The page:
billion in value evaporated from the Toronto Stock Exchange’s main index. For individual investors, the shock came earlier when they opened their second quarter statements, often to dismal returns. In the first half of 2002, Canadian equity mutual funds, including small and large cap, and dividend funds, were trounced by poor market performance. Stripping out contributions made by investors to their hold-


How are your savings faring in these turbulent times? We asked Morningstar Canada to crunch some mutual fund numbers for us. We picked Canada’s 10 largest fund companies and asked:

If you’d invested SI,000 on Jan. 1,2002 in their largest Canadian equitybased mutual fund, what would the value of your investment be today?


Cl Harbour Fund



$1.8 billion $950 -5.0

Investors Dividend

$5.7 billion



Mackenzie Ivy Canadian

$5.4 billion



Trimark 9elect Canadian Growth

$3.6 billion



Bissett Canadian Equity Class F

$638.4 million


Royal Canadian Equity

$3.3 billion



Fidelity True North

$3.0 billion



AGF Canadian Dividend

$2.3 billion



TD Canadian Equity-I

$1.3 billion



CIBC Core Canadian Equity

$850.8 million


Source: Morningstar Research Inc.


Nearly six years ago, U.S. Federal Reserve Board chairman Alan Greenspan raised a yeilow caution flag over the tech-iaden stock market by questioning whether anyone would be able to determine when soaring stock prices had become so overvalued that a severe downturn was inevitable.

DGC. 5, 1996 “How do we know when irrational exuberance has unduly escalated asset values, which then become subject to unexpected and prolonged contractions as they have in Japan over the past decade?”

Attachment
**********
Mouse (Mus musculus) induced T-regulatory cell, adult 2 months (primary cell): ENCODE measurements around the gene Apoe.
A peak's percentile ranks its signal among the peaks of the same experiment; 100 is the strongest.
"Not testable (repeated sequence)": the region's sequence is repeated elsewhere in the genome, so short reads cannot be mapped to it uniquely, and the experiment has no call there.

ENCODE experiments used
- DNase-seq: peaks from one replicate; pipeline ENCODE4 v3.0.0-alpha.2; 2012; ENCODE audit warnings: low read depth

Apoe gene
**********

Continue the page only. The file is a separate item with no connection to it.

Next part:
in his July, 2002, speech to Congress, Greenspan refrained from saying “I told you so" as he explained the current accounting and stock market crises.

July 16, 200z “An infectious greed seemed to grip much of our business community. Our historical guardians of financial information were overwhelmed. Too many corporate executives sought ways to ‘harvest’ some of those stock market gains.”

ings, the value of the stock-based funds fell by more than five per cent in June, wiping out $7.5 billion from May’s total of $136.9 billion, according to numbers culled for Maclean’s by Morningstar Research Inc., a Toronto-based investment research firm. July is expected to be even worse.

Much of the market turmoil has been caused by the seemingly unending pro-

cession of corporate swindlings—Enron, Adelphia and WorldCom, to name just a few—and that adds a new unquantifiable element to economic forecasts. The markets are often indicators of conditions to come, says Peter Drake, deputy chief economist of Toronto-Dominion Bank, and “they sometimes act like a smart-ass teenager: they know everything.” In a clean market, Drake adds, it’s the only way to properly price a stock. “Markets now believe they are acting without sufficiently good information. It’s one of the biggest problems we’ve got.”